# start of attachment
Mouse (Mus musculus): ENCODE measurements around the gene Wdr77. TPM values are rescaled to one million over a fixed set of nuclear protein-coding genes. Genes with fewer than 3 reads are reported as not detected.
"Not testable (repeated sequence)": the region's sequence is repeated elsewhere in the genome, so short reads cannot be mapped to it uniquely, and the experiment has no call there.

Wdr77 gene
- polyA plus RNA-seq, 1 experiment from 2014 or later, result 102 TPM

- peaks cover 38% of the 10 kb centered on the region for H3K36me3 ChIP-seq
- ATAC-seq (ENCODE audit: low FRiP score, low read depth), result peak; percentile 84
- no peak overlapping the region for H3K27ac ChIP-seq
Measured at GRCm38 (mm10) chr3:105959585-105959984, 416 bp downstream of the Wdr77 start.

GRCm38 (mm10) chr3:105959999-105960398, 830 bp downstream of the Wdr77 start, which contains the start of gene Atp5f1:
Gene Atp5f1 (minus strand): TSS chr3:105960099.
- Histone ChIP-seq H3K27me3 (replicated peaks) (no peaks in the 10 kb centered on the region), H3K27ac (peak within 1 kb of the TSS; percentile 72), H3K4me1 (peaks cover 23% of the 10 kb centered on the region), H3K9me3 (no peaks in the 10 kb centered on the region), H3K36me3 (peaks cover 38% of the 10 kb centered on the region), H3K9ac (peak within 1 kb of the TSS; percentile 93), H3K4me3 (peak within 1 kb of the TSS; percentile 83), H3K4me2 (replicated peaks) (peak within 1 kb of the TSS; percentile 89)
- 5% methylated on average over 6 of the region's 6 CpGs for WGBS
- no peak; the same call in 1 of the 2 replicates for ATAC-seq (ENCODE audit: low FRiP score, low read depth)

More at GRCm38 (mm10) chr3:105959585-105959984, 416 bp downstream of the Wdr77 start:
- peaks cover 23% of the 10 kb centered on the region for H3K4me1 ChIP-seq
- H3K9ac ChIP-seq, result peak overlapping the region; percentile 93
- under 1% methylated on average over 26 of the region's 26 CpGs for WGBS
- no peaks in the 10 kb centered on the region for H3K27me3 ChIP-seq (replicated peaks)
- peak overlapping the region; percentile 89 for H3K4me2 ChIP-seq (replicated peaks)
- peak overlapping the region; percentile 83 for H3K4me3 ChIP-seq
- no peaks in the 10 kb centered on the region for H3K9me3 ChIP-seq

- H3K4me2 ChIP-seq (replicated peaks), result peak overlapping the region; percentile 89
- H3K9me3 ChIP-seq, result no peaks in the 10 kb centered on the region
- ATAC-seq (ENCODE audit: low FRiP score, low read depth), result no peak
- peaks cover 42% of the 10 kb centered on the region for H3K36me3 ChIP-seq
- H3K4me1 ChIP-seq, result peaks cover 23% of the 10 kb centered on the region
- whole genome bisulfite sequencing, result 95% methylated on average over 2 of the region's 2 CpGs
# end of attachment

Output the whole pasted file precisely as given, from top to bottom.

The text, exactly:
Mouse (Mus musculus): ENCODE measurements around the gene Wdr77. TPM values are rescaled to one million over a fixed set of nuclear protein-coding genes. Genes with fewer than 3 reads are reported as not detected.
"Not testable (repeated sequence)": the region's sequence is repeated elsewhere in the genome, so short reads cannot be mapped to it uniquely, and the experiment has no call there.

Wdr77 gene
- polyA plus RNA-seq, 1 experiment from 2014 or later, result 102 TPM

- peaks cover 38% of the 10 kb centered on the region for H3K36me3 ChIP-seq
- ATAC-seq (ENCODE audit: low FRiP score, low read depth), result peak; percentile 84
- no peak overlapping the region for H3K27ac ChIP-seq
Measured at GRCm38 (mm10) chr3:105959585-105959984, 416 bp downstream of the Wdr77 start.

GRCm38 (mm10) chr3:105959999-105960398, 830 bp downstream of the Wdr77 start, which contains the start of gene Atp5f1:
Gene Atp5f1 (minus strand): TSS chr3:105960099.
- Histone ChIP-seq H3K27me3 (replicated peaks) (no peaks in the 10 kb centered on the region), H3K27ac (peak within 1 kb of the TSS; percentile 72), H3K4me1 (peaks cover 23% of the 10 kb centered on the region), H3K9me3 (no peaks in the 10 kb centered on the region), H3K36me3 (peaks cover 38% of the 10 kb centered on the region), H3K9ac (peak within 1 kb of the TSS; percentile 93), H3K4me3 (peak within 1 kb of the TSS; percentile 83), H3K4me2 (replicated peaks) (peak within 1 kb of the TSS; percentile 89)
- 5% methylated on average over 6 of the region's 6 CpGs for WGBS
- no peak; the same call in 1 of the 2 replicates for ATAC-seq (ENCODE audit: low FRiP score, low read depth)

More at GRCm38 (mm10) chr3:105959585-105959984, 416 bp downstream of the Wdr77 start:
- peaks cover 23% of the 10 kb centered on the region for H3K4me1 ChIP-seq
- H3K9ac ChIP-seq, result peak overlapping the region; percentile 93
- under 1% methylated on average over 26 of the region's 26 CpGs for WGBS
- no peaks in the 10 kb centered on the region for H3K27me3 ChIP-seq (replicated peaks)
- peak overlapping the region; percentile 89 for H3K4me2 ChIP-seq (replicated peaks)
- peak overlapping the region; percentile 83 for H3K4me3 ChIP-seq
- no peaks in the 10 kb centered on the region for H3K9me3 ChIP-seq

- H3K4me2 ChIP-seq (replicated peaks), result peak overlapping the region; percentile 89
- H3K9me3 ChIP-seq, result no peaks in the 10 kb centered on the region
- ATAC-seq (ENCODE audit: low FRiP score, low read depth), result no peak
- peaks cover 42% of the 10 kb centered on the region for H3K36me3 ChIP-seq
- H3K4me1 ChIP-seq, result peaks cover 23% of the 10 kb centered on the region
- whole genome bisulfite sequencing, result 95% methylated on average over 2 of the region's 2 CpGs